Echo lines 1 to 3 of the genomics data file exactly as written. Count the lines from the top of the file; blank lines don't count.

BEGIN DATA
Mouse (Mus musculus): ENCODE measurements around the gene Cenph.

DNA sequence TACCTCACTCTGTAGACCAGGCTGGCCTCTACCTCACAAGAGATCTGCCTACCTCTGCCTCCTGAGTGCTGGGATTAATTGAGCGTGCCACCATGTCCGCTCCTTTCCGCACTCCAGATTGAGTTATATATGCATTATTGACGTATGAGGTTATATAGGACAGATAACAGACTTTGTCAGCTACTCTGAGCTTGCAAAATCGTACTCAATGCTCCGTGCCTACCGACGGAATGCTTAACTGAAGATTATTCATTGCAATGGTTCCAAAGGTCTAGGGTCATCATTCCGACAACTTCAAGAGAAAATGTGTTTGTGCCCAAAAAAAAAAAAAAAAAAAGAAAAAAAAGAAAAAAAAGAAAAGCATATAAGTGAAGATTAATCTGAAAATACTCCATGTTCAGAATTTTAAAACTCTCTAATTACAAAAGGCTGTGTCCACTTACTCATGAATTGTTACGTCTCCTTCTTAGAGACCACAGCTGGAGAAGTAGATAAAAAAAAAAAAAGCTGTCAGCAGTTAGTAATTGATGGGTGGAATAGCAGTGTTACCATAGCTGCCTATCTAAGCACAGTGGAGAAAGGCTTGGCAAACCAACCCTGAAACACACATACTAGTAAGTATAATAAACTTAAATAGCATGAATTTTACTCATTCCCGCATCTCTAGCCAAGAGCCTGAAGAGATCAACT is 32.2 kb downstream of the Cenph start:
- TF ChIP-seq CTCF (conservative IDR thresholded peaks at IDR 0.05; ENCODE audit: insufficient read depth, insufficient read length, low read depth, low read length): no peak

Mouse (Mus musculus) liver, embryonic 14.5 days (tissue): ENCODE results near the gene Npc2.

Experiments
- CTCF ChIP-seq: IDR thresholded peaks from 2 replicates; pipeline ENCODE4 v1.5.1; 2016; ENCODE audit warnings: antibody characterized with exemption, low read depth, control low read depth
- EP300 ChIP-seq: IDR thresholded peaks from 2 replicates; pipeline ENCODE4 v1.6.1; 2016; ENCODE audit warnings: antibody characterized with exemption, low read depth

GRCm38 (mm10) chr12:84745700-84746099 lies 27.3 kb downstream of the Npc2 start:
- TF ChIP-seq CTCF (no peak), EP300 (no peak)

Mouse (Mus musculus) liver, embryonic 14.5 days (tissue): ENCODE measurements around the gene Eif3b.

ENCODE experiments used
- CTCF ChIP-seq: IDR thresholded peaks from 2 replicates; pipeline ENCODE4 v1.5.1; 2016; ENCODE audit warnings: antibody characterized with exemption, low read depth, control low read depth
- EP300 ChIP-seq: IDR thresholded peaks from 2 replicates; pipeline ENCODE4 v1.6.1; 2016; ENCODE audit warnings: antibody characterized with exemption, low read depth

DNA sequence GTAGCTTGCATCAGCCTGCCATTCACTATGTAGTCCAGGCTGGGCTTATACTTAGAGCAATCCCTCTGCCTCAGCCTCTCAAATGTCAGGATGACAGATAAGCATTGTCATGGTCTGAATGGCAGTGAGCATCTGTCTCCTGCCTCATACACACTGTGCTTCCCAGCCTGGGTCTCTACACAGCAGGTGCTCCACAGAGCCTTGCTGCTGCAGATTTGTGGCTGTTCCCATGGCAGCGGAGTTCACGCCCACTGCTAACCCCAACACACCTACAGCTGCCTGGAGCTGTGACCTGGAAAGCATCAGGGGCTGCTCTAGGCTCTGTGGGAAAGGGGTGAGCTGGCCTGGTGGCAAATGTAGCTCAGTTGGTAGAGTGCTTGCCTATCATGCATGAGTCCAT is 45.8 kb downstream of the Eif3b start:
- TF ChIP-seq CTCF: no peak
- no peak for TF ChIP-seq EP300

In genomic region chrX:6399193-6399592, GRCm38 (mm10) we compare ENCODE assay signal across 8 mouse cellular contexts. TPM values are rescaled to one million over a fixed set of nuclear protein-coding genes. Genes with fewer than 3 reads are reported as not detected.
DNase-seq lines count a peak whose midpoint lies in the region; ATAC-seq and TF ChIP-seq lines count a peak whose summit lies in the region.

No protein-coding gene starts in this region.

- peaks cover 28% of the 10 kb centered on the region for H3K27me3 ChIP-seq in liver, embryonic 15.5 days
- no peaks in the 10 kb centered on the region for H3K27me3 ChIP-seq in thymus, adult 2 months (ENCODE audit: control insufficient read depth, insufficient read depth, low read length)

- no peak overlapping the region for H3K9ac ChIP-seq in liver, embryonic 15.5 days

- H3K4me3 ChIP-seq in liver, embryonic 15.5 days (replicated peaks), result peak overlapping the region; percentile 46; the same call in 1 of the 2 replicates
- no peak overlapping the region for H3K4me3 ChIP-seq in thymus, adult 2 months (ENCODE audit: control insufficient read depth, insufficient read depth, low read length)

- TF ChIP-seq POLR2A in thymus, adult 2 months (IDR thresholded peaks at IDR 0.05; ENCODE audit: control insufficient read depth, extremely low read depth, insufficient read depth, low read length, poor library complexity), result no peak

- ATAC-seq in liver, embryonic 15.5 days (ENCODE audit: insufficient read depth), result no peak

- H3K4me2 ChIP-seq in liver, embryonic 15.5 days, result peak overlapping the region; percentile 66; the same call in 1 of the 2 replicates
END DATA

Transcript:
Mouse (Mus musculus): ENCODE measurements around the gene Cenph.

DNA sequence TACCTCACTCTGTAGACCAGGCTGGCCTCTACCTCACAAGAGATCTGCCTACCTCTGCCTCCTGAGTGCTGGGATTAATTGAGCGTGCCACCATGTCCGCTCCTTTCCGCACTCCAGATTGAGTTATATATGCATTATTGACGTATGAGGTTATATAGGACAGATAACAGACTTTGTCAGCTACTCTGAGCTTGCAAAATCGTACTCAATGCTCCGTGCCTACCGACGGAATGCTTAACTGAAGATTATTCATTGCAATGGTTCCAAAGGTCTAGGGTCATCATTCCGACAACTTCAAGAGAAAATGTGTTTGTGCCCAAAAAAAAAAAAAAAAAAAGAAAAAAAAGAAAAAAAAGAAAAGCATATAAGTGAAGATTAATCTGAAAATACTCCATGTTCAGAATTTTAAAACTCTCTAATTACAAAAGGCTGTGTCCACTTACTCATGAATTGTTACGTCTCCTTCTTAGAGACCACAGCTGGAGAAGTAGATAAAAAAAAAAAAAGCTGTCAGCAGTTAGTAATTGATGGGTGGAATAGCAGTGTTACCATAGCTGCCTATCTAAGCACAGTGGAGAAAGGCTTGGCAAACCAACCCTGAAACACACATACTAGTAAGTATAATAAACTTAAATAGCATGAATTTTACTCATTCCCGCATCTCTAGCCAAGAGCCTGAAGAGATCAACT is 32.2 kb downstream of the Cenph start:
- TF ChIP-seq CTCF (conservative IDR thresholded peaks at IDR 0.05; ENCODE audit: insufficient read depth, insufficient read length, low read depth, low read length): no peak